Last night I began watching a film about Grey Owl, an Englishman who lived with, and as one of, the traditional Canadian indigenous peoples in the early 20th century.
My interest in the film was twofold: one, that Grey Owl was a conservationist whose writings had become popular amongst those of us in the ‘Ecology’ movement of the 1970’s in the USA.
The other draw was from my growing desire lately to touch the earth again.
During social isolation, which is still going on in my community, I have been reluctant to venture outside. With my compromised immune system, it has seemed wiser to stay indoors in my apartment where I have control, as much as one can have, of all the germs, where they are, who they are from, and the ability to avoid or remove them. Whereas going outside means I am subject to others’ rules about how they manage, or don’t manage, their germs.
But, the safety of staying inside, with all my various activities and hobbies and plugged-in entertainment devices, had begun to take its toll on my spiritual wellbeing. I looked at photos and videos of places I’d been over the past year pre-lockdown, and felt better and inspired by the memory that such places exist and that I was in them. There were pictures of the Southern California desert in bloom and of my home there, and of Italy where I spen a month of respite in a monastery last summer. The cool desert breezes and swaying plants, the rushing waters over the rocks and under the old Italian town’s bridge were healing. They touched memories of both my body and the experiences in those locales.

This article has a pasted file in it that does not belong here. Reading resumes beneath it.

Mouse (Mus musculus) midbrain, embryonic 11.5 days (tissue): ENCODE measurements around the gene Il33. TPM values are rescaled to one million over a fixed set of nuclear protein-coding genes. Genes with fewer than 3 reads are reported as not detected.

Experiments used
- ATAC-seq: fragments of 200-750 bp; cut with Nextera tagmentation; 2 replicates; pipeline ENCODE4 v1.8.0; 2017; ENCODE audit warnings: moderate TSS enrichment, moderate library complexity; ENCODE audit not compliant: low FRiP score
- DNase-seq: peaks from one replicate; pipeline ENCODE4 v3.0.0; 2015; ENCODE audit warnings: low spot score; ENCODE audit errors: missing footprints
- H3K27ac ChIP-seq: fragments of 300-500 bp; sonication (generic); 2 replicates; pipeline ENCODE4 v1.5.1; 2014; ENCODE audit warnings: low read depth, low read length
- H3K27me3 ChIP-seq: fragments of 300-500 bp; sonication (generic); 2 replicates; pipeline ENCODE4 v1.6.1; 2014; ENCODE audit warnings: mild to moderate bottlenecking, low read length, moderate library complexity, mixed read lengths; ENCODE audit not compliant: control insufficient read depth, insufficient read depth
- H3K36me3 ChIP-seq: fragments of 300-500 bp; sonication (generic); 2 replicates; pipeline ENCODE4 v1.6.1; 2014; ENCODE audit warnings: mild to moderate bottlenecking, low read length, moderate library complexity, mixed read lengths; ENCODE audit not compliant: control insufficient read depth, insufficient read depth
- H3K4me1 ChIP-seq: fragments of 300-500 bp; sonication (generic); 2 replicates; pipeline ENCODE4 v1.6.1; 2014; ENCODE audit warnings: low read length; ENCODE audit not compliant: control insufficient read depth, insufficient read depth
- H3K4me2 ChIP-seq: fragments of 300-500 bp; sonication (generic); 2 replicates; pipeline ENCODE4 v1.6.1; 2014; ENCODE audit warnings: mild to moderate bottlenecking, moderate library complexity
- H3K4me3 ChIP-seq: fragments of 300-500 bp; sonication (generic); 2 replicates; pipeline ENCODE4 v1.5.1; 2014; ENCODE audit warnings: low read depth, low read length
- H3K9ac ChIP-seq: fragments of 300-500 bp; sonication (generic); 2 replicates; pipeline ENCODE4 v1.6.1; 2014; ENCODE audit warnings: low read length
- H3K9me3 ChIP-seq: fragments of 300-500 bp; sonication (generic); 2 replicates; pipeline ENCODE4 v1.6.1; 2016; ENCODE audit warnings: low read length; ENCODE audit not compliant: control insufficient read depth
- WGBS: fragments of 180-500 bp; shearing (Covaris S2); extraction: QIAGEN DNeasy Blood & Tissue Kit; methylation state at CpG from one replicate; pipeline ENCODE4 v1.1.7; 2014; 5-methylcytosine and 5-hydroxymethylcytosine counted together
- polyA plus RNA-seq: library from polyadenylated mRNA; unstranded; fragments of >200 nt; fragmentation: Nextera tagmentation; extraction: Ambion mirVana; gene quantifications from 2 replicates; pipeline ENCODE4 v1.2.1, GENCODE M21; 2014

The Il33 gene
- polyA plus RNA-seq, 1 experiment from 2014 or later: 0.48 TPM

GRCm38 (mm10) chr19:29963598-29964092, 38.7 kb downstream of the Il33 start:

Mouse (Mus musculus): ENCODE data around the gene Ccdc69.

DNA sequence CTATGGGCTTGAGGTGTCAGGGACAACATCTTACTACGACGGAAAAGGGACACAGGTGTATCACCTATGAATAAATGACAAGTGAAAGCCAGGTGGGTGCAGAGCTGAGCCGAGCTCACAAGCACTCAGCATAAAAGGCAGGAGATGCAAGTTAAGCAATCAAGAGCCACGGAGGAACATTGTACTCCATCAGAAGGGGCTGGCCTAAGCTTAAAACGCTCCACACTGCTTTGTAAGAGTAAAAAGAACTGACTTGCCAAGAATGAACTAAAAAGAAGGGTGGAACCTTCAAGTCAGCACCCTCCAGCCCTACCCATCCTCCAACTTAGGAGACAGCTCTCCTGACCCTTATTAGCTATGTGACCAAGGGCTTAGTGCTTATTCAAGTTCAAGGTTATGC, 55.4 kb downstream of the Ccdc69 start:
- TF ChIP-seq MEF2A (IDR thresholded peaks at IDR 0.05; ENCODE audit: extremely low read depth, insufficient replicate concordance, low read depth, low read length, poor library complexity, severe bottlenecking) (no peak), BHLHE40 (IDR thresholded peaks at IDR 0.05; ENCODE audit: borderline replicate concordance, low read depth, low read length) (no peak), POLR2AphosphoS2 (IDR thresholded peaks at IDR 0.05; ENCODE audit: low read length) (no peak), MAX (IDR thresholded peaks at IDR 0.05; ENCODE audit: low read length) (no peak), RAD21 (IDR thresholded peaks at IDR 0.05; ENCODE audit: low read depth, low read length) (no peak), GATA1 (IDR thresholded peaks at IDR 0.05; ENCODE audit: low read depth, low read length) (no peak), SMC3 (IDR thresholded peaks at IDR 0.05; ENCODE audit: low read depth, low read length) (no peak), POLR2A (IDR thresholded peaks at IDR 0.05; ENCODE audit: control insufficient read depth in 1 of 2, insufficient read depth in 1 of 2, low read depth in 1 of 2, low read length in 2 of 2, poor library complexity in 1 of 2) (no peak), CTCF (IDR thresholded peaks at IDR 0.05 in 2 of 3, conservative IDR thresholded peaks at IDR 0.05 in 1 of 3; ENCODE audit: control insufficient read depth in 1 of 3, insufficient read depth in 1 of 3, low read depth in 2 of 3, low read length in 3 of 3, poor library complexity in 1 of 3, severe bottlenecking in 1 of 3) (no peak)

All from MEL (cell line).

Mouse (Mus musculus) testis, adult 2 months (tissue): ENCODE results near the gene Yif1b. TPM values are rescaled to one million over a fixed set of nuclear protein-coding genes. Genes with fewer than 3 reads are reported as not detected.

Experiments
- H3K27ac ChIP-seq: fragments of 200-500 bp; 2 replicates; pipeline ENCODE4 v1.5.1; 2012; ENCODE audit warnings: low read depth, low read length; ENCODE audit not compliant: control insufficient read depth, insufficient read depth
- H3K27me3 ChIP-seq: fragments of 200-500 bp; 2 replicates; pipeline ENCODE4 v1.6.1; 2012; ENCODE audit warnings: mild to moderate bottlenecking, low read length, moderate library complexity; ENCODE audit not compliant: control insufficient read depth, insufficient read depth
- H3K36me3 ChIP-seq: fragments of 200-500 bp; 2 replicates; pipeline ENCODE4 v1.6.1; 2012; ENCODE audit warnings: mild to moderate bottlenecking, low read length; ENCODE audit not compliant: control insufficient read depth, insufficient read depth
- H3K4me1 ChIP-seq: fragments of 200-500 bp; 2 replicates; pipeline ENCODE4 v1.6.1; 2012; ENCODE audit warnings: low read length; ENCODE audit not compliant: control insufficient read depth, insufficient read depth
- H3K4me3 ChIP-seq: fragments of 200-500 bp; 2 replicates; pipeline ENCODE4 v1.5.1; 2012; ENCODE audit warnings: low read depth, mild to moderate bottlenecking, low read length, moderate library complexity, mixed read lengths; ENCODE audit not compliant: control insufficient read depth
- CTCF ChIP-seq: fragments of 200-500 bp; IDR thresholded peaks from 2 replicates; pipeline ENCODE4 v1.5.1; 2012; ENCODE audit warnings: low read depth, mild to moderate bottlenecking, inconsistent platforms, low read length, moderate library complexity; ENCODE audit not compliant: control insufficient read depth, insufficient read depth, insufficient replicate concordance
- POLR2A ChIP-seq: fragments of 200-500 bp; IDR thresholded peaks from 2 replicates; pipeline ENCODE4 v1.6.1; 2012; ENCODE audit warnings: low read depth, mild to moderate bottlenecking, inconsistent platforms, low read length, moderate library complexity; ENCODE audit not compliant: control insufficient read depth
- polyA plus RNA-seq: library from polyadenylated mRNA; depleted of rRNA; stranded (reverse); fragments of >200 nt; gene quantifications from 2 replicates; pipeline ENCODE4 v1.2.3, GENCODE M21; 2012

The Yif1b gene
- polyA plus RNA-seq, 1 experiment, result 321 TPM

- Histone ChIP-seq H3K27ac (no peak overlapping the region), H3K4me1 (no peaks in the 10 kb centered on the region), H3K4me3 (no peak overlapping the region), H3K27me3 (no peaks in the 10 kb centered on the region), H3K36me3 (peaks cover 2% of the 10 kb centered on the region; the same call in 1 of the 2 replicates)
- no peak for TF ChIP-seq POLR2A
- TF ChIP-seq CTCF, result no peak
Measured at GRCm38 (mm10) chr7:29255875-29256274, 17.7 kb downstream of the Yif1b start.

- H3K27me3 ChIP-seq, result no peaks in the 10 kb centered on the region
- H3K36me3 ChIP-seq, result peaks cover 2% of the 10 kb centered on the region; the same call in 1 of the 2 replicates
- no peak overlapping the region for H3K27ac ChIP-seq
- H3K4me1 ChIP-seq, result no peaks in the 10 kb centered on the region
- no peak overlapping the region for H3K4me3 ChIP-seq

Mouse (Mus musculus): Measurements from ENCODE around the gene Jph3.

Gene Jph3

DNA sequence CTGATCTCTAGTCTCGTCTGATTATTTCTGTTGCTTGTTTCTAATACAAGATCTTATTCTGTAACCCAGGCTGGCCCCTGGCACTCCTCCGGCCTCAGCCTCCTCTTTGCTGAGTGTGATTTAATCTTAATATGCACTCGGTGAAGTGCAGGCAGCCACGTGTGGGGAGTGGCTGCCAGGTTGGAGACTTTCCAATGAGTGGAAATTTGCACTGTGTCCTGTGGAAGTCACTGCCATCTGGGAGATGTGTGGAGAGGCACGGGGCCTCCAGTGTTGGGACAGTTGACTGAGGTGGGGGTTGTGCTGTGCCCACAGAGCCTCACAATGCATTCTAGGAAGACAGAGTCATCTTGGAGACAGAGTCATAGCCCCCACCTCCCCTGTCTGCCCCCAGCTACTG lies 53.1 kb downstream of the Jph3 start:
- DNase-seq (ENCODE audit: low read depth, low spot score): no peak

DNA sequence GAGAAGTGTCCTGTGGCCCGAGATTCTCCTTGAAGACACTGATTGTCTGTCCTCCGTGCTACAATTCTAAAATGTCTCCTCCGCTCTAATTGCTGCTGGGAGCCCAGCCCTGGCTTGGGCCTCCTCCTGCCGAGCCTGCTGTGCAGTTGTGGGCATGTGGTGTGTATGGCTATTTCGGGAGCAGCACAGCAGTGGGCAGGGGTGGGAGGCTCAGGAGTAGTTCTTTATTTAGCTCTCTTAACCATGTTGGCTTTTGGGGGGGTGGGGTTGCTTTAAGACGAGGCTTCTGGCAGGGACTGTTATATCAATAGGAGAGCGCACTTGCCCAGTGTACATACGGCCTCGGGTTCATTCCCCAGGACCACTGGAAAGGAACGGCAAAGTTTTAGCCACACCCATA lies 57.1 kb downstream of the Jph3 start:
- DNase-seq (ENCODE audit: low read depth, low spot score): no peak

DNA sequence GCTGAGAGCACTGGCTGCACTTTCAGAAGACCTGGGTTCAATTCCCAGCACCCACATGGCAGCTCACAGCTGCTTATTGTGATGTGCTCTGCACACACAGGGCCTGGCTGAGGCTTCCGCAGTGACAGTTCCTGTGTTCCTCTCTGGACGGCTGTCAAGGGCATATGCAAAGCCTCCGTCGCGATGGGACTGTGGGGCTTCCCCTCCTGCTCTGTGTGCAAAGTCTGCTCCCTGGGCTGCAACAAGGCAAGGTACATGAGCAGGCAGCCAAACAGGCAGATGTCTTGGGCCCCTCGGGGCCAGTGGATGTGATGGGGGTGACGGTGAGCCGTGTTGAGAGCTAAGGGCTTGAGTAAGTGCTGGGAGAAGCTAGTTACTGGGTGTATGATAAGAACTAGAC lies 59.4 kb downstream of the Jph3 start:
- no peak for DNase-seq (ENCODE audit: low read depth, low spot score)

I watched the Grey Owl film with a bit of trepidation: was he a real Indian or a white man passing himself off as one, and did it matter anyway? Before finding an answer, though, my own memories stepped into that conversation space.
As a little girl, I was captivated by anything Indian. I wore my pink Annie Oakley cowgirl skirt, vest, boots, hat and holster so diligently that I would not even take off the boots or guns for bedtime, and regularly spent hours rocking on the spring rocking horse on our backyard patio in my pink cowgirl garb.
But when all the kids got together to play ‘cowboys and Indians’ as was the suburban norm in the 1950’s, I always had to be an ‘Indian’.
I would fight my bravest fight, which mostly consisted of belly-crawling along the grass to surprise the ‘cowboys’, and then obligingly get shot, and roll, tumbling all the way down the grassy lawn embankment. Then I would stay there looking up at the sky; even after all the other kids finished shooting their cap guns and calling ‘blam blam, you’re dead’ to each other and mosey off to get a cool glass of Kool-Aid from someone’s mom. But I stayed there on the grass, gone to another place.
My memory of that place is a woods, an autumn and northern country woods, with thick trees, green leaves on the branches, brown and ochre and yellow ones on the ground. I would tiptoe quietly, my brown skin and deerskin breeches soundless as I padded along in my soft low cut moccasins. The breeze was cool as it blew through my black-brown braids and I followed some call or presence. I felt a deep pain, so deep and desperate. “I must save my people!” was pulsing me along the path through the thicket. “I must save my people” I would stand brave and tall, then kneel, and the words would envelope me.